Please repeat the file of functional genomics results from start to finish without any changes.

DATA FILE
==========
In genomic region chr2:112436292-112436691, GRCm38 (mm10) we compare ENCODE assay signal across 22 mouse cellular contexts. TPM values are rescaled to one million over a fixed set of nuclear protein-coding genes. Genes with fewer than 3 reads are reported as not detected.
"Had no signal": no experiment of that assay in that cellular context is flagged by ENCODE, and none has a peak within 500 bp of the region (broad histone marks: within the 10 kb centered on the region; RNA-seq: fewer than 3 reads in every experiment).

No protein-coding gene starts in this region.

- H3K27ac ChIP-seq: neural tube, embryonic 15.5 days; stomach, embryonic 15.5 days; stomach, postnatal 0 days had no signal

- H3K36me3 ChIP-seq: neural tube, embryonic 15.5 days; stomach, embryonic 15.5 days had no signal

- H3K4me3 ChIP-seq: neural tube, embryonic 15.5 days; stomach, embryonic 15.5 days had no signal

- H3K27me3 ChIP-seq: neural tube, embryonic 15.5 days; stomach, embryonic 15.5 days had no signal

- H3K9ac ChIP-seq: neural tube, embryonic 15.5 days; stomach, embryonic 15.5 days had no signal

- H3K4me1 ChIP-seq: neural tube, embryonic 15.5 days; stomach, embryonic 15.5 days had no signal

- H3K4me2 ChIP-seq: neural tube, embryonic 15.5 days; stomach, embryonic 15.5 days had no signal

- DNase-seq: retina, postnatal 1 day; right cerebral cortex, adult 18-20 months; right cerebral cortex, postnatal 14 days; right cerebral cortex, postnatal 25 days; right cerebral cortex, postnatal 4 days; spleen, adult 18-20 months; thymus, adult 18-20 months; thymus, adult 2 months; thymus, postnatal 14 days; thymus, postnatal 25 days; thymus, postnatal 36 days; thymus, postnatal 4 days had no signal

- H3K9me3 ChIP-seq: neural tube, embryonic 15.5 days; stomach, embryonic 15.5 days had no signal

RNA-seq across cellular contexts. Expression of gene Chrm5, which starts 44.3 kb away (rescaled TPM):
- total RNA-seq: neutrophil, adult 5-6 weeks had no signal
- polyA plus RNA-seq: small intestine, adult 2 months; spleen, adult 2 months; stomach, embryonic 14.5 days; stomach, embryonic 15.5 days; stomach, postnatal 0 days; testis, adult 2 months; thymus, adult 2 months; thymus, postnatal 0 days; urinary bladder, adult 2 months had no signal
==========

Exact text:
In genomic region chr2:112436292-112436691, GRCm38 (mm10) we compare ENCODE assay signal across 22 mouse cellular contexts. TPM values are rescaled to one million over a fixed set of nuclear protein-coding genes. Genes with fewer than 3 reads are reported as not detected.
"Had no signal": no experiment of that assay in that cellular context is flagged by ENCODE, and none has a peak within 500 bp of the region (broad histone marks: within the 10 kb centered on the region; RNA-seq: fewer than 3 reads in every experiment).

No protein-coding gene starts in this region.

- H3K27ac ChIP-seq: neural tube, embryonic 15.5 days; stomach, embryonic 15.5 days; stomach, postnatal 0 days had no signal

- H3K36me3 ChIP-seq: neural tube, embryonic 15.5 days; stomach, embryonic 15.5 days had no signal

- H3K4me3 ChIP-seq: neural tube, embryonic 15.5 days; stomach, embryonic 15.5 days had no signal

- H3K27me3 ChIP-seq: neural tube, embryonic 15.5 days; stomach, embryonic 15.5 days had no signal

- H3K9ac ChIP-seq: neural tube, embryonic 15.5 days; stomach, embryonic 15.5 days had no signal

- H3K4me1 ChIP-seq: neural tube, embryonic 15.5 days; stomach, embryonic 15.5 days had no signal

- H3K4me2 ChIP-seq: neural tube, embryonic 15.5 days; stomach, embryonic 15.5 days had no signal

- DNase-seq: retina, postnatal 1 day; right cerebral cortex, adult 18-20 months; right cerebral cortex, postnatal 14 days; right cerebral cortex, postnatal 25 days; right cerebral cortex, postnatal 4 days; spleen, adult 18-20 months; thymus, adult 18-20 months; thymus, adult 2 months; thymus, postnatal 14 days; thymus, postnatal 25 days; thymus, postnatal 36 days; thymus, postnatal 4 days had no signal

- H3K9me3 ChIP-seq: neural tube, embryonic 15.5 days; stomach, embryonic 15.5 days had no signal

RNA-seq across cellular contexts. Expression of gene Chrm5, which starts 44.3 kb away (rescaled TPM):
- total RNA-seq: neutrophil, adult 5-6 weeks had no signal
- polyA plus RNA-seq: small intestine, adult 2 months; spleen, adult 2 months; stomach, embryonic 14.5 days; stomach, embryonic 15.5 days; stomach, postnatal 0 days; testis, adult 2 months; thymus, adult 2 months; thymus, postnatal 0 days; urinary bladder, adult 2 months had no signal